In honor of Groundhog Day, I’m wondering how the actuarial tables Ned “Needle Head Ned” Ryerson refers to, work.


Is this just a point based on age and a standard decline?

Table for reference: [](


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2 Answers

Anonymous 0 Comments

Actuarial tables (also called life expectancy tables, mortality tables,and life tables) are statistical tools used by companies, scientists, courts, and government agencies to predict the life expectancy of a person by their age, gender, and other factors. Naturally, the life expectancy of a person is a major factor when deciding the details of a life insurance policy.

So, an insurance salesman like Ned would use them to determine how much to charge for a policy of a given amount based on the specifics of his customer. He’d use those factors to determine the life expectancy of his client and based on their likelihood of dying during the term (duration) of the policy, would charge accordingly.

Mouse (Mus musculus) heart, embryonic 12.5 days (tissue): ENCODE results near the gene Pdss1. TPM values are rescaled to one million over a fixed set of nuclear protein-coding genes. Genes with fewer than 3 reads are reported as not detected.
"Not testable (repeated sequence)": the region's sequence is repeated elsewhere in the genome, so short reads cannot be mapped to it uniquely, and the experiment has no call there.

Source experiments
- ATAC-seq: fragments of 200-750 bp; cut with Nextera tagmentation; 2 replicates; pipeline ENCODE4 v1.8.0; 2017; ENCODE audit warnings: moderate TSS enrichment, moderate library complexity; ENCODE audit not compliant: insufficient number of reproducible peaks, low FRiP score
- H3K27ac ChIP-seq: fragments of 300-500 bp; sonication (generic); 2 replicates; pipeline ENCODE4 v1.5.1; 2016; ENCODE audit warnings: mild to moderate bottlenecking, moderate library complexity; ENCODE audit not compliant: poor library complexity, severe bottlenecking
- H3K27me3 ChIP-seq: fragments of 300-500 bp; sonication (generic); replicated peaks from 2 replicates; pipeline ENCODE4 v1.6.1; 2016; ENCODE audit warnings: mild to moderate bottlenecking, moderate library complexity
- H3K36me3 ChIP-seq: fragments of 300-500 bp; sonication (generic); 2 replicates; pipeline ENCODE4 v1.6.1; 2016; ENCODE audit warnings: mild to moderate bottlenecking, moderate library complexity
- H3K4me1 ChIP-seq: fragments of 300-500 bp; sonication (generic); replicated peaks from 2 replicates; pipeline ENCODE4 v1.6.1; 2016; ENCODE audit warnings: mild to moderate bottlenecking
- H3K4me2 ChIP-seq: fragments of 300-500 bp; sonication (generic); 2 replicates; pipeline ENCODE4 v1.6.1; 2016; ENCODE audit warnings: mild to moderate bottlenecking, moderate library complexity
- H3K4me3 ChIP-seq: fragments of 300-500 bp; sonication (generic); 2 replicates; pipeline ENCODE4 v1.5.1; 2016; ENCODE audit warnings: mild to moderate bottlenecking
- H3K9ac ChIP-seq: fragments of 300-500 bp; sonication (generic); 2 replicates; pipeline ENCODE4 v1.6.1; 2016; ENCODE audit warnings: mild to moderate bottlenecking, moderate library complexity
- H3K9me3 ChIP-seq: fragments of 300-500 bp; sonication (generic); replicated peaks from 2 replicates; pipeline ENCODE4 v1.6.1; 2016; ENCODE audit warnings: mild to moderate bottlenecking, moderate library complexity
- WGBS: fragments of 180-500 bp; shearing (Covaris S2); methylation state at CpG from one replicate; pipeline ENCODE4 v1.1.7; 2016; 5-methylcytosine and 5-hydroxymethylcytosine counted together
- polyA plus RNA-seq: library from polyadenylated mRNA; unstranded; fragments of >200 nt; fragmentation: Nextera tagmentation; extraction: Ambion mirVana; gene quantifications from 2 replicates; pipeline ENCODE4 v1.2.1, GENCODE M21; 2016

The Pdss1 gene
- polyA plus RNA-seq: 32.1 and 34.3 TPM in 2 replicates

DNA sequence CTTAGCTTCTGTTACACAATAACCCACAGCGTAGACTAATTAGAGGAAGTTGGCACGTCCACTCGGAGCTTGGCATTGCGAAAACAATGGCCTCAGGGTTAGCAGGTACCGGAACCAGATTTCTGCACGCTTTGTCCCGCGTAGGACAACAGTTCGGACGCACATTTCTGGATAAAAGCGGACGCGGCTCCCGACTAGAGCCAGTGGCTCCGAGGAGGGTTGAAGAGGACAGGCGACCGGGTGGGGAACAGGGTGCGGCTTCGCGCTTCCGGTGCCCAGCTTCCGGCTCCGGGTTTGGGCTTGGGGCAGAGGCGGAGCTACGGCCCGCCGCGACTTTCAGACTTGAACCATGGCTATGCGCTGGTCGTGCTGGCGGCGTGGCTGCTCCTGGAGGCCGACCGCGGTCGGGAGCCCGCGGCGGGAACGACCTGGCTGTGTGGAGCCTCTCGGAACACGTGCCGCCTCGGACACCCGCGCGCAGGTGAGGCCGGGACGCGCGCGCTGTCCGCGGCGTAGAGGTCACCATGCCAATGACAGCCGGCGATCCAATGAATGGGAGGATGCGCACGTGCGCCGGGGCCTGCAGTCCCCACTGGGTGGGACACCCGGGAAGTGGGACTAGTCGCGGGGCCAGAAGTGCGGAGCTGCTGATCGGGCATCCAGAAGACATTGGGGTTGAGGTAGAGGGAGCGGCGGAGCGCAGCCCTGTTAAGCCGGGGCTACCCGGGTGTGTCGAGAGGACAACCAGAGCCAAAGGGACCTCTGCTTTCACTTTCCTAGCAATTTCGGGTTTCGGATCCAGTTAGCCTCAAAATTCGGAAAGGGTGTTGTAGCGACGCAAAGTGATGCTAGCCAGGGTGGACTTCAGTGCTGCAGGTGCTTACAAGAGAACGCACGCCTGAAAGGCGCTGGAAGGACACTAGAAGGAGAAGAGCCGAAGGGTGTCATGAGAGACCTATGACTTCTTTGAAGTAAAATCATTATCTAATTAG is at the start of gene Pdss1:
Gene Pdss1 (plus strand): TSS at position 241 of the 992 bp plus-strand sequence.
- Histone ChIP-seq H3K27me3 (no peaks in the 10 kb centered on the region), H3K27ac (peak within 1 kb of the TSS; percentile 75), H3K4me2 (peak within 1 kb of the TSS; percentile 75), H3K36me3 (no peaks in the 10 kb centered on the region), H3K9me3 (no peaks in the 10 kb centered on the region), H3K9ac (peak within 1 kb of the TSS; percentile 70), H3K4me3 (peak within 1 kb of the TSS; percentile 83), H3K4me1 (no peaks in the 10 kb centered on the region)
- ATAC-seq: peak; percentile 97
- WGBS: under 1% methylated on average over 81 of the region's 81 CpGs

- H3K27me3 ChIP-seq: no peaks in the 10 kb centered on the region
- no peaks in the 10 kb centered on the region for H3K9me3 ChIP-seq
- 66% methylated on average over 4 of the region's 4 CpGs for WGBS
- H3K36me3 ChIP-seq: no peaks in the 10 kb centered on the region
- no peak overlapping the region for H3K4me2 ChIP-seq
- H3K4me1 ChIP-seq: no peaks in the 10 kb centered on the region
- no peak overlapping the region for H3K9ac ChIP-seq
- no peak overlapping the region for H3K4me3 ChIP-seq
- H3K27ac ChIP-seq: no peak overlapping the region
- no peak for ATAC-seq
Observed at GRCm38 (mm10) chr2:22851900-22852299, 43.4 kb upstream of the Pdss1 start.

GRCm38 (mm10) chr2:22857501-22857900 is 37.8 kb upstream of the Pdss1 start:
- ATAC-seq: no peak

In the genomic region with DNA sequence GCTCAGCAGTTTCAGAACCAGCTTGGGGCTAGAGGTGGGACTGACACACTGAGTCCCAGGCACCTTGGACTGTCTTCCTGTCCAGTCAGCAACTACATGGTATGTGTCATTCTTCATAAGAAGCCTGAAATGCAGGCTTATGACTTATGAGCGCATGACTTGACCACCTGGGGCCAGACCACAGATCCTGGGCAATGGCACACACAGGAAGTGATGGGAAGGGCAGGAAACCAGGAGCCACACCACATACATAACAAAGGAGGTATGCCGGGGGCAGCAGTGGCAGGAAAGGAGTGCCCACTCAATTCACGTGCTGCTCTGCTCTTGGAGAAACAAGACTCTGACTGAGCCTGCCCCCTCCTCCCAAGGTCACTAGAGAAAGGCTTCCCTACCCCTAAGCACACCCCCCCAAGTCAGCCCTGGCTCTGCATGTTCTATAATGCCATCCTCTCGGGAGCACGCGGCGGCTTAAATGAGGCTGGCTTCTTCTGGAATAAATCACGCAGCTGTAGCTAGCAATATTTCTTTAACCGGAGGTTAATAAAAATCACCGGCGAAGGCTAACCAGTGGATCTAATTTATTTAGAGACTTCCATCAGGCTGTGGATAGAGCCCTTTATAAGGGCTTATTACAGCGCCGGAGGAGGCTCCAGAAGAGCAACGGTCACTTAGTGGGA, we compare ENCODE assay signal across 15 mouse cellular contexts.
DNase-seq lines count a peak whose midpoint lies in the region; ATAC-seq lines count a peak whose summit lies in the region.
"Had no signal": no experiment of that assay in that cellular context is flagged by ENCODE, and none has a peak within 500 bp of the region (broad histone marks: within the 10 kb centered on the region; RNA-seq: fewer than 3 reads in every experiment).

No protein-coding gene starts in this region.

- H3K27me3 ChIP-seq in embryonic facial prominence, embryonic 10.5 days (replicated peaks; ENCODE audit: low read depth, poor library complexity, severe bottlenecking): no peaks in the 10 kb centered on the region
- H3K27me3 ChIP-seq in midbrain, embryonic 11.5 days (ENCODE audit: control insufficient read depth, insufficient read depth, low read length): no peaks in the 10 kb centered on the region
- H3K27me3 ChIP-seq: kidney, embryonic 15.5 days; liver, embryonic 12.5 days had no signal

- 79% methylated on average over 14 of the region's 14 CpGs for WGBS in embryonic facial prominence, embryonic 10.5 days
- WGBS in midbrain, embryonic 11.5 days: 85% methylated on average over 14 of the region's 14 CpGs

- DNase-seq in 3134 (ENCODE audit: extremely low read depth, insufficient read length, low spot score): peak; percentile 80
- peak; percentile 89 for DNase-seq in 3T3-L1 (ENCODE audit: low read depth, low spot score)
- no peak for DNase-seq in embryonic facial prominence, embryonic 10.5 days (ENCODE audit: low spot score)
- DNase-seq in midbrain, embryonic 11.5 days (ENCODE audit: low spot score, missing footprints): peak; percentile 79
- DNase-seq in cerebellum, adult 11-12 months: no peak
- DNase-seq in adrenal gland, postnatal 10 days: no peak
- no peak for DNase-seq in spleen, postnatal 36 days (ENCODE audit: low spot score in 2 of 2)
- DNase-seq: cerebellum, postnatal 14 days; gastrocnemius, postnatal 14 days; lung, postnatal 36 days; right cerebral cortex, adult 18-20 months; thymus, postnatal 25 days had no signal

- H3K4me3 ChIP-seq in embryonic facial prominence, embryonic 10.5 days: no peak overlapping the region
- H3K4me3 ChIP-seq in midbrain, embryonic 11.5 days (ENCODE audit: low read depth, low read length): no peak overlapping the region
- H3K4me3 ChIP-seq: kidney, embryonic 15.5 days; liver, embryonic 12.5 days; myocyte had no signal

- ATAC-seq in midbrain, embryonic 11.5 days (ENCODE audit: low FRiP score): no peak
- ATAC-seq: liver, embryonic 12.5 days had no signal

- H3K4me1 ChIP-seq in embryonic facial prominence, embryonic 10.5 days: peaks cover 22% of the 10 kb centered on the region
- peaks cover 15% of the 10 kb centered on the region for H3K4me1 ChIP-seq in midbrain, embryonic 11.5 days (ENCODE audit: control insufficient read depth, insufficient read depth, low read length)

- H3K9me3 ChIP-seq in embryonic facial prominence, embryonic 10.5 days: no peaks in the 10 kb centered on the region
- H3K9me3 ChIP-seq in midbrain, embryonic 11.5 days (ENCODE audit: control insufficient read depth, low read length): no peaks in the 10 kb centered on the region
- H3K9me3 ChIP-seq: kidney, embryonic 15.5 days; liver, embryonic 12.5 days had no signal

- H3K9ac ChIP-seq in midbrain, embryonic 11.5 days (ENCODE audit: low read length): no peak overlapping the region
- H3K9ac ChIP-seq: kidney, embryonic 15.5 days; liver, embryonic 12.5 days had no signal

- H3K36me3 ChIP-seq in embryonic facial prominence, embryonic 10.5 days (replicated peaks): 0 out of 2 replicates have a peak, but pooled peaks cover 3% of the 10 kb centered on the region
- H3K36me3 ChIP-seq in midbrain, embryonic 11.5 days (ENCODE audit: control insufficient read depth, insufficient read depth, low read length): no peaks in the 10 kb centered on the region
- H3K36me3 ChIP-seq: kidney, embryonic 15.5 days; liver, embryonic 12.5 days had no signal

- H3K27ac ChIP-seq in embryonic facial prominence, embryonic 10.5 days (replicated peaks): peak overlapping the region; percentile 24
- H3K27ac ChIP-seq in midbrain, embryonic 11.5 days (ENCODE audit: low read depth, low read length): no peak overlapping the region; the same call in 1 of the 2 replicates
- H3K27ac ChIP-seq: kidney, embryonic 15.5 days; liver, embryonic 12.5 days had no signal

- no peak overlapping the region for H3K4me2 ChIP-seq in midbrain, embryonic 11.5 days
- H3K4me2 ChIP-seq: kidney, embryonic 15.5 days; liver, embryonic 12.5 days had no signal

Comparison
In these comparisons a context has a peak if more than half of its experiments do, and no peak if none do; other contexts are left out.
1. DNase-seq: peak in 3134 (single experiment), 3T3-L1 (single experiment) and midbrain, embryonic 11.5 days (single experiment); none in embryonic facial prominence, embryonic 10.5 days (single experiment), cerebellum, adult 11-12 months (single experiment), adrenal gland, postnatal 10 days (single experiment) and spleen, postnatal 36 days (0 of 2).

Anonymous 0 Comments

Think of them like betting lines from a sports book.

Life insurance is basically a gamble: You’re saying, “I bet I’ll die within the terms of my policy,” and the insurance company is saying, “I bet you won’t.” The actuarial tables give the odds of the bet; the payout amount in combination with the odds sets your wager (or premium). If you win and die, then the insurance company will pay you (or more likely, your beneficiaries, since dead people tend not to need much money). If you lose and survive, then the insurance company gets to keep your premiums without giving you anything.

As for the tables themselves: They’re a proprietary statistical engine that factors in large amounts of data to figure out how likely a given person is to die within a given amount of time. To know exactly how they work, we would need to know all of the factors that went into them, and how heavily the insurance company weighed each of those factors. Given that these tables are literally how the life insurance companies make money, they are not terribly forthcoming with the details. Age and gender obviously go into it, as do weight, height, medical history, leisure activities and much more.